Prospect is a village in the central part of the same town in a northern part of New Haven County, and also it is a Hill with ten listings in different counties, one mountain in Litchfield, and a different mountain in Salisbury.   Just hope your guy doesn't live in Prospect Hill!!  PRICE;  $8
 
CT3  CONNECTICUT CT3:  BOOK 4:  THE CONNECTICUT LOCATOR FOR
GENEALOGISTS. 
Another Researchers
Publication, Over twenty-two
8½" by 11" pages give you much information about the towns and the counties of this state.  The term "town" is used to mean a village, hamlet, city or community of dense population. Connecticut has eight counties:  [Number in brackets is the year of their formation as a county]  Fairfield [1666], Hartford [1666], Litchfield [1751], Middlesex [1785], New Haven [1666] New London, [1666];  Tolland [1785]; and Windham [1726].  Following this map each county has its own page showing townships in their relative shape and size.  Under the county drawings there is a list of the towns, the township and the county that stores many of the genealogical records.  The towns are in alphabetical order followed by the county names.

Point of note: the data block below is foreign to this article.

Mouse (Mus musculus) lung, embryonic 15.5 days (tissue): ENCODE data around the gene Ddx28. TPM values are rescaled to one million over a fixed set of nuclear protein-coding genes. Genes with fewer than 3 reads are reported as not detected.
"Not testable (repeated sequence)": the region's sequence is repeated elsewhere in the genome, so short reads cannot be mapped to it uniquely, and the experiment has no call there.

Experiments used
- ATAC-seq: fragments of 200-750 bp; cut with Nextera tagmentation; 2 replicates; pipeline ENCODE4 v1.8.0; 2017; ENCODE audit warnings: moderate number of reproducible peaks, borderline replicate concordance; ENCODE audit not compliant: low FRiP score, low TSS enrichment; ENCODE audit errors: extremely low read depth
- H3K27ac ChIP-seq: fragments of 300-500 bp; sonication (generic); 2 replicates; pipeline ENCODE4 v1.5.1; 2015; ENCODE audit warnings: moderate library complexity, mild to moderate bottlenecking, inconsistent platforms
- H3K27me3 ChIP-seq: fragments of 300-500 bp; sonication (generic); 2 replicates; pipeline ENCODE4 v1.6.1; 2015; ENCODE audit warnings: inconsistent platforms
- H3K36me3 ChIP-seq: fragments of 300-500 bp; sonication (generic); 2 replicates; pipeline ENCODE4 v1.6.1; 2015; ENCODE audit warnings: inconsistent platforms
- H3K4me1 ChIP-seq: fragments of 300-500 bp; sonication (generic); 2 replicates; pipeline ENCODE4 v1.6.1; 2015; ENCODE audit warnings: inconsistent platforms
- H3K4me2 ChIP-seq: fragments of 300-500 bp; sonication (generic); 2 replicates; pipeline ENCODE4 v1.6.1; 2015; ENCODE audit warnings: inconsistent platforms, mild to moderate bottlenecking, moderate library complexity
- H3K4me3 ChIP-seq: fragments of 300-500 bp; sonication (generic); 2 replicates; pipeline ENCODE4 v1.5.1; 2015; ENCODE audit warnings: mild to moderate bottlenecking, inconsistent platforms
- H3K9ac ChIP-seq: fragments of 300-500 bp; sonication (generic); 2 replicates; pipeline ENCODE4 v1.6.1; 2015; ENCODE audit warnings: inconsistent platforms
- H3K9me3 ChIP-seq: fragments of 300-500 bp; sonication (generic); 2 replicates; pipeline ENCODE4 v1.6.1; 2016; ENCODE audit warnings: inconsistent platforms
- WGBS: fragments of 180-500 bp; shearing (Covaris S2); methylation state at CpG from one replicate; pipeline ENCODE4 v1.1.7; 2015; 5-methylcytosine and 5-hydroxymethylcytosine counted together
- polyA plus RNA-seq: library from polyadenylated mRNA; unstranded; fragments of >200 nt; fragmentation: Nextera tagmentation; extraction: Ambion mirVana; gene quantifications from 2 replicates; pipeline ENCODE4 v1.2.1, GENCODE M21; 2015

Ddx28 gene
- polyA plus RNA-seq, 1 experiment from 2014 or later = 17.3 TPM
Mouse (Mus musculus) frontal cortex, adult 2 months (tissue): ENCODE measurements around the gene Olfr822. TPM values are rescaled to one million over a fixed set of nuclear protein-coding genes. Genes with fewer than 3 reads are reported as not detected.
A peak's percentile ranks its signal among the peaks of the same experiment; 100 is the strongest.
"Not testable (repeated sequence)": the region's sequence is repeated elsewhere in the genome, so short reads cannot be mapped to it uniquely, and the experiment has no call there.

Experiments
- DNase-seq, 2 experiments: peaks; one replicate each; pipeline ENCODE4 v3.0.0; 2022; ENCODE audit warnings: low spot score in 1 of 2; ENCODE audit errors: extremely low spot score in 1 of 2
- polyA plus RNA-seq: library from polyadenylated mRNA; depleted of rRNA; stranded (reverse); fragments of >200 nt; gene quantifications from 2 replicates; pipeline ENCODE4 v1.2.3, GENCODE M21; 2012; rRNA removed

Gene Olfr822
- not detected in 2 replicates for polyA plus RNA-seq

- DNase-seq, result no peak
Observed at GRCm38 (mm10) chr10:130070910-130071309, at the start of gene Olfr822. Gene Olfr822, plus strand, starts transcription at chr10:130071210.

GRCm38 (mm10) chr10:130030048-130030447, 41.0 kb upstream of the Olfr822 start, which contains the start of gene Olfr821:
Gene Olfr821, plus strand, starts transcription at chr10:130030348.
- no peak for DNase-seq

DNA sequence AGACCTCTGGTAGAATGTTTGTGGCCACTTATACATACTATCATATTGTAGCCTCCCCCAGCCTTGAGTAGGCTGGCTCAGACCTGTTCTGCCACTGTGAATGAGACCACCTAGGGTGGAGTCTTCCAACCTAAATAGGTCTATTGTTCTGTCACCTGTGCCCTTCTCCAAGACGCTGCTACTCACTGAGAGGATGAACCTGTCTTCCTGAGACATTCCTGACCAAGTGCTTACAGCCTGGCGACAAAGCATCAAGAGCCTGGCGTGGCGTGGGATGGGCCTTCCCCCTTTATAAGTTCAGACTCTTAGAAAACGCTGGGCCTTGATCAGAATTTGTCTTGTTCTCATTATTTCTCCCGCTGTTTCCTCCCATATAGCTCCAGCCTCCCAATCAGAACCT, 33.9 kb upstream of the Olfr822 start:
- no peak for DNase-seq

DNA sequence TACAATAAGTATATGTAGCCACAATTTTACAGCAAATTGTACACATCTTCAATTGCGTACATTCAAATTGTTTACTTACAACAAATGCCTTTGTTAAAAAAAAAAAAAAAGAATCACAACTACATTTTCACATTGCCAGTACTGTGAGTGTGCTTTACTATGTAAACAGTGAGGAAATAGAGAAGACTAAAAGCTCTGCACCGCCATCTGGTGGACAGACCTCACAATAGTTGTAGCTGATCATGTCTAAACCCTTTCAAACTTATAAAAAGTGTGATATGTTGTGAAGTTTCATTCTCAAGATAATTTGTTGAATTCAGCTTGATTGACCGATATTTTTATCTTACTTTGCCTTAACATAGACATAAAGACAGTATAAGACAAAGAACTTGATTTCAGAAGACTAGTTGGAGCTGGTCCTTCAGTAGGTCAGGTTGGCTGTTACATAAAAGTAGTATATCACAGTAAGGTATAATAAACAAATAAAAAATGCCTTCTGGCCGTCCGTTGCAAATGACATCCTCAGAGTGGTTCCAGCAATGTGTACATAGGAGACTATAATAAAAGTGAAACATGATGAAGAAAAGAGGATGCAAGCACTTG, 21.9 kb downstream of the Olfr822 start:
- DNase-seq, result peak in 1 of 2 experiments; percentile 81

Following this is a table showing the origins of the township/town districts.  Information on where to write for records is covered.  Several pages are devoted to listings of books-in-print featuring titles for use in genealogical research.  PRICE:  $5
 
CT3  CONNECTICUT CT3: BOOK 5:  RECORDS OF THE JUDICIAL DEPARTMENT (PART A):  COURT RECORDS IN THE CONNECTICUT STATE LIBRARY 1636-1945.  CT ARCHIVES RESEARCH GUIDE #3.  By Archives Staff.  37 pages, folder with three-hole fasteners, protects this guide.  Table of Contents lists Statewide Courts, 1636-1820; Supreme Court of Errors 1784- 1901; Particular Court 1838-1665; Court of Assistants 1665-1711; and the Superior Court 1711-1879.   In the next group, dates are also given.
Courts sitting in counties, Fairfield 1701-1869; Hartford 1666-1897; Litchfield 1751-1933; Middlesex 1772-1915; New Haven 1666-1924; New London 1661-1932; Tolland 1786-1942; Windham 1726-1945.   
District and Municipal Courts, 1716-1944.
Judges, notes, dockets and drafts 1769-1891
Justice of the Peace Courts 1729-1936
Naturalization records 1700-1900.